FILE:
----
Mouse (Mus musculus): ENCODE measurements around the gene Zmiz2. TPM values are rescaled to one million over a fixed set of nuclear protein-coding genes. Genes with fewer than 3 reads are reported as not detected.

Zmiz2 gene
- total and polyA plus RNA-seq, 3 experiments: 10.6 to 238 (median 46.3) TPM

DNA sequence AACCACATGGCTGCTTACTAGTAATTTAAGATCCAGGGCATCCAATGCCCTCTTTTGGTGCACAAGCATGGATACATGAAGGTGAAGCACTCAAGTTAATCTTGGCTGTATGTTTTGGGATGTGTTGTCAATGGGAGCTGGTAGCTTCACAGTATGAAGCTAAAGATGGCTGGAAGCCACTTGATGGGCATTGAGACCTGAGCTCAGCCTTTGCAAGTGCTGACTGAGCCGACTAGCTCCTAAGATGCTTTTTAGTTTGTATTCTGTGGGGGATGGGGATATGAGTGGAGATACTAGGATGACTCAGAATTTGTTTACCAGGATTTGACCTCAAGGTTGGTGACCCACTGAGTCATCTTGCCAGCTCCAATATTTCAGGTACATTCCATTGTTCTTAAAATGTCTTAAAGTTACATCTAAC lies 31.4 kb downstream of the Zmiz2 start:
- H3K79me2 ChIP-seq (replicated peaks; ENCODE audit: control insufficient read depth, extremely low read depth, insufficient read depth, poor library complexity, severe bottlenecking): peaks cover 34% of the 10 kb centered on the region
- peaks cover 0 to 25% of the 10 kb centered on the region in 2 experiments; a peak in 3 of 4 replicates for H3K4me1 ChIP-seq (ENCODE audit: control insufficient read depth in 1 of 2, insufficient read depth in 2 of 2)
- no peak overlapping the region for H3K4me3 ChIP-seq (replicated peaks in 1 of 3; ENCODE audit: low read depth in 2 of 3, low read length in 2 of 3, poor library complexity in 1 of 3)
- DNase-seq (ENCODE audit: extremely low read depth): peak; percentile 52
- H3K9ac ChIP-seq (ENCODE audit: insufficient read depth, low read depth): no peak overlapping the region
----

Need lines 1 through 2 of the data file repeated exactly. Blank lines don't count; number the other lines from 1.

Mouse (Mus musculus): ENCODE measurements around the gene Zmiz2. TPM values are rescaled to one million over a fixed set of nuclear protein-coding genes. Genes with fewer than 3 reads are reported as not detected.

Zmiz2 gene